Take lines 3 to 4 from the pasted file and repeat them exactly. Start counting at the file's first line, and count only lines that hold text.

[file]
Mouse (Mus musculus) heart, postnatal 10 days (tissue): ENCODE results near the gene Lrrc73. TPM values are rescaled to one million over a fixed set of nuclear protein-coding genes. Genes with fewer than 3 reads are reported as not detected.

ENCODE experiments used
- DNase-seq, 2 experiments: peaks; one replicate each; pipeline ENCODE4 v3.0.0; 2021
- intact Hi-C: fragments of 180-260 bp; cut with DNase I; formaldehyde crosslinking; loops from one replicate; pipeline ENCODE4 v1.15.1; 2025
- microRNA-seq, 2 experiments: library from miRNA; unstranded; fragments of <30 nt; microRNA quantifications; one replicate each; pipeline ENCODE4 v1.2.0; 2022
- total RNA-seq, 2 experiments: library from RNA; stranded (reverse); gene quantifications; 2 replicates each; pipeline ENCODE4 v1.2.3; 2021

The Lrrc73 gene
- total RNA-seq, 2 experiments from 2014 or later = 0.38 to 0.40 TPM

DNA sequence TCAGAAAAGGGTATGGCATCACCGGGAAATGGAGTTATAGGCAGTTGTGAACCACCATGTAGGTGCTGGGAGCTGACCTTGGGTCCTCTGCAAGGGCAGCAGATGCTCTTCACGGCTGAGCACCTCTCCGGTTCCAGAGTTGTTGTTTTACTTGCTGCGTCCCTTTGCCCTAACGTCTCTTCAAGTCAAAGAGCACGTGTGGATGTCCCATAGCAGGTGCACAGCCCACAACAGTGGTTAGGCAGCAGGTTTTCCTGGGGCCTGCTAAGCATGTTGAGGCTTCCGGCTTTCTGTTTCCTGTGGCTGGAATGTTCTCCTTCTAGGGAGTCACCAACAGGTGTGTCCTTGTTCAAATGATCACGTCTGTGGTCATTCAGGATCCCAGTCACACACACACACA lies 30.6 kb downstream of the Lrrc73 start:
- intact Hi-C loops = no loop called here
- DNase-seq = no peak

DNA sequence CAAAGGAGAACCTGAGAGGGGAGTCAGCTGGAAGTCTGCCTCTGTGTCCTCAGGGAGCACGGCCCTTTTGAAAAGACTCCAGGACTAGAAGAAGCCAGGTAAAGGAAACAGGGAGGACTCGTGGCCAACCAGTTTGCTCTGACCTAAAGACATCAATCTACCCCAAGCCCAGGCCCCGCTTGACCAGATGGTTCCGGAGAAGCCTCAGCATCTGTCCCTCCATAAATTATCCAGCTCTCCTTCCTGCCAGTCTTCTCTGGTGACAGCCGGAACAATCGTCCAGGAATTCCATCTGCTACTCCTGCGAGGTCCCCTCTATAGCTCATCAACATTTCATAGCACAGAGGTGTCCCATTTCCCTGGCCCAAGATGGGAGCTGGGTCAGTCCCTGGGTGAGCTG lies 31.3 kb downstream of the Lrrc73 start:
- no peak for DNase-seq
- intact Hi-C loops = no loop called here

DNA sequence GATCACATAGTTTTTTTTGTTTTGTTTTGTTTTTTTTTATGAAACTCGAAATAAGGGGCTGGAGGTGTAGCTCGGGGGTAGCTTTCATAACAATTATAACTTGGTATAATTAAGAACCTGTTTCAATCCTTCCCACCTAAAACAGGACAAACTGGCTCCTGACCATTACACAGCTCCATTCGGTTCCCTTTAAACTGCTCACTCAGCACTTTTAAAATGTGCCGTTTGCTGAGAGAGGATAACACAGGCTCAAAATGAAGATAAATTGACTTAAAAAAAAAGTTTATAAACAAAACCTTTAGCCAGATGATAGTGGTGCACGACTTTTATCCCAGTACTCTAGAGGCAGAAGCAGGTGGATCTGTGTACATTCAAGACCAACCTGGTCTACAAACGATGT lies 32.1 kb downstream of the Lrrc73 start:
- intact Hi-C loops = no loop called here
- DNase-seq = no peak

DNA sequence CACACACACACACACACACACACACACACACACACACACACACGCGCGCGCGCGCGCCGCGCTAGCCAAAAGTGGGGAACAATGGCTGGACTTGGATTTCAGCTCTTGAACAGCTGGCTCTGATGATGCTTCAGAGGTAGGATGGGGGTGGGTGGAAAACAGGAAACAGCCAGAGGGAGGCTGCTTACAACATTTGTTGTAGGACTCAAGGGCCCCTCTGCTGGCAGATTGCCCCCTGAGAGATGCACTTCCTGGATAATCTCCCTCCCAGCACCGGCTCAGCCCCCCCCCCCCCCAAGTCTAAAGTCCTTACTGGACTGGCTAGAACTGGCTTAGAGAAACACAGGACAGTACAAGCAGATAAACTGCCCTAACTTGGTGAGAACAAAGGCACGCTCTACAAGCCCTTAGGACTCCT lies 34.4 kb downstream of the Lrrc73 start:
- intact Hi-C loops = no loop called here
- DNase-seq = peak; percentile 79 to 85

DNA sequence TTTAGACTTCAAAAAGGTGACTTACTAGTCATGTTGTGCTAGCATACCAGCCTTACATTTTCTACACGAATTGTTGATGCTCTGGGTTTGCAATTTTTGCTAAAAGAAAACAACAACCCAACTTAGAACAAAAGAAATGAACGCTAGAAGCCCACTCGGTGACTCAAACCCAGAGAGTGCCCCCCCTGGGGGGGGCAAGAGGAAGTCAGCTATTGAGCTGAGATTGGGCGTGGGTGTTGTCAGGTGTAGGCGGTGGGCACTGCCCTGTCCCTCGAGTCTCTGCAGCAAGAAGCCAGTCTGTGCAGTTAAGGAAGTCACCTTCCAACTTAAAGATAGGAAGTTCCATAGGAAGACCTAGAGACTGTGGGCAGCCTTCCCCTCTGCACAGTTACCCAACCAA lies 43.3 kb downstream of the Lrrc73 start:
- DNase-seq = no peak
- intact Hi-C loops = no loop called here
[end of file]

- DNase-seq, 2 experiments: peaks; one replicate each; pipeline ENCODE4 v3.0.0; 2021
- intact Hi-C: fragments of 180-260 bp; cut with DNase I; formaldehyde crosslinking; loops from one replicate; pipeline ENCODE4 v1.15.1; 2025